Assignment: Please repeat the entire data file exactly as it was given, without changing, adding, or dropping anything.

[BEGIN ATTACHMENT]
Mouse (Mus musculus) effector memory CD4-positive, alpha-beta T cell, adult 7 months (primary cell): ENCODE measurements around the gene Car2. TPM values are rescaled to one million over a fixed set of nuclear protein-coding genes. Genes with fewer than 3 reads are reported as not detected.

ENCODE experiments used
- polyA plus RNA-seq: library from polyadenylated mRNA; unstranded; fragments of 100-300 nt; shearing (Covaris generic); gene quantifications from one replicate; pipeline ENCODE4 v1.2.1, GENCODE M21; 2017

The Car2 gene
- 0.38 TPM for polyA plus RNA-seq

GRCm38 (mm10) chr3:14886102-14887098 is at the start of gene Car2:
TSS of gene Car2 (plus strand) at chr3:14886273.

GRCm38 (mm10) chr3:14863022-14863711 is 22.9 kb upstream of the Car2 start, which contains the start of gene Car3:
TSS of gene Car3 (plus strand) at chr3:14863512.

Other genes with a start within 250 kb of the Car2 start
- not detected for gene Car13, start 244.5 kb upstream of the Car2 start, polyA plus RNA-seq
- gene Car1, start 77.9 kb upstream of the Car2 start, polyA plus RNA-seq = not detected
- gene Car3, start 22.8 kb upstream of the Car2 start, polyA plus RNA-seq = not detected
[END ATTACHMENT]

Mouse (Mus musculus) effector memory CD4-positive, alpha-beta T cell, adult 7 months (primary cell): ENCODE measurements around the gene Car2. TPM values are rescaled to one million over a fixed set of nuclear protein-coding genes. Genes with fewer than 3 reads are reported as not detected.

ENCODE experiments used
- polyA plus RNA-seq: library from polyadenylated mRNA; unstranded; fragments of 100-300 nt; shearing (Covaris generic); gene quantifications from one replicate; pipeline ENCODE4 v1.2.1, GENCODE M21; 2017

The Car2 gene
- 0.38 TPM for polyA plus RNA-seq

GRCm38 (mm10) chr3:14886102-14887098 is at the start of gene Car2:
TSS of gene Car2 (plus strand) at chr3:14886273.

GRCm38 (mm10) chr3:14863022-14863711 is 22.9 kb upstream of the Car2 start, which contains the start of gene Car3:
TSS of gene Car3 (plus strand) at chr3:14863512.

Other genes with a start within 250 kb of the Car2 start
- not detected for gene Car13, start 244.5 kb upstream of the Car2 start, polyA plus RNA-seq
- gene Car1, start 77.9 kb upstream of the Car2 start, polyA plus RNA-seq = not detected
- gene Car3, start 22.8 kb upstream of the Car2 start, polyA plus RNA-seq = not detected